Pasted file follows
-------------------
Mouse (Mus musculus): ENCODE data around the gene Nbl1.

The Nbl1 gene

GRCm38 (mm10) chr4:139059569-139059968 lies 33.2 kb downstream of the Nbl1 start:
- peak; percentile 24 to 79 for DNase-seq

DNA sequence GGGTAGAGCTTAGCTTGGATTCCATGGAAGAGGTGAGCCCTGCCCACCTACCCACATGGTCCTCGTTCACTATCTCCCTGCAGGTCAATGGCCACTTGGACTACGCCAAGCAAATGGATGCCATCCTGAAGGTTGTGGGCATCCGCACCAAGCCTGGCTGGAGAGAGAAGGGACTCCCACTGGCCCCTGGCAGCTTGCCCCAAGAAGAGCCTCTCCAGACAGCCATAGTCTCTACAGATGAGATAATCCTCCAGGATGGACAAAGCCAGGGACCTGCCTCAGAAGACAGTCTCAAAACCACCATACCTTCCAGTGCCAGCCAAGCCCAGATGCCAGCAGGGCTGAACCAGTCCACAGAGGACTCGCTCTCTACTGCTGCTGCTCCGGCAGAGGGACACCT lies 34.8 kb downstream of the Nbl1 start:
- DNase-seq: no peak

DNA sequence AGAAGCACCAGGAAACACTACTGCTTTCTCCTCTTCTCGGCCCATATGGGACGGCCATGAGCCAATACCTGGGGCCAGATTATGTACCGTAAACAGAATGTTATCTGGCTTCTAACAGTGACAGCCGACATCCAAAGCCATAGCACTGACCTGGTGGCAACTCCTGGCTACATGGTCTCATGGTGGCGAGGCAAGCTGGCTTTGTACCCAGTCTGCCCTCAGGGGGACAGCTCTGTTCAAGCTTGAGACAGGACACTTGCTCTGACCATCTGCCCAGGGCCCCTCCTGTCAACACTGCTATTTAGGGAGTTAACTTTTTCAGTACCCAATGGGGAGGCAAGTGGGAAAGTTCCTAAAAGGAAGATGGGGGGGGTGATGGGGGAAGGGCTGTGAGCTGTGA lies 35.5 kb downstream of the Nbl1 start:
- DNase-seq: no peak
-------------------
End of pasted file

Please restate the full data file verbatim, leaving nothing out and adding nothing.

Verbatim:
Mouse (Mus musculus): ENCODE data around the gene Nbl1.

The Nbl1 gene

GRCm38 (mm10) chr4:139059569-139059968 lies 33.2 kb downstream of the Nbl1 start:
- peak; percentile 24 to 79 for DNase-seq

DNA sequence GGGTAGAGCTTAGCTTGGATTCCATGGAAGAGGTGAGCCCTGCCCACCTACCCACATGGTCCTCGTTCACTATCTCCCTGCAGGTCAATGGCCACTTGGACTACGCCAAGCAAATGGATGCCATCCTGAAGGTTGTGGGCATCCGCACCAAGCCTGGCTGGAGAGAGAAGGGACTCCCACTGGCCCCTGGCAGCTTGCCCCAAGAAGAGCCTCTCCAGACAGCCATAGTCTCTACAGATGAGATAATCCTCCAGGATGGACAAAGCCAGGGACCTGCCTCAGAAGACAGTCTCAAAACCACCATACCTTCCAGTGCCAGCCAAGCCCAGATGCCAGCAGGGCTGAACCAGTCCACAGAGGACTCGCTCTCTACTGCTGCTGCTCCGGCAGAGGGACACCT lies 34.8 kb downstream of the Nbl1 start:
- DNase-seq: no peak

DNA sequence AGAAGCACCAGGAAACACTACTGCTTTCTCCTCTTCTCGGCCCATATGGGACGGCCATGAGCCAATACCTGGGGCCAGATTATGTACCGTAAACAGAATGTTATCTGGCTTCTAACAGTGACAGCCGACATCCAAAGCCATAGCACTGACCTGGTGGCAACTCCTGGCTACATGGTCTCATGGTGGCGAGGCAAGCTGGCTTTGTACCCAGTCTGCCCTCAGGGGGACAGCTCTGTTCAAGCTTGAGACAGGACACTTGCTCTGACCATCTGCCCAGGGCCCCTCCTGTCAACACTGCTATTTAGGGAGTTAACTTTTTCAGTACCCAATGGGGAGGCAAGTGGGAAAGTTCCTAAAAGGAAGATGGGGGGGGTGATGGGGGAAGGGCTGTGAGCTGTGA lies 35.5 kb downstream of the Nbl1 start:
- DNase-seq: no peak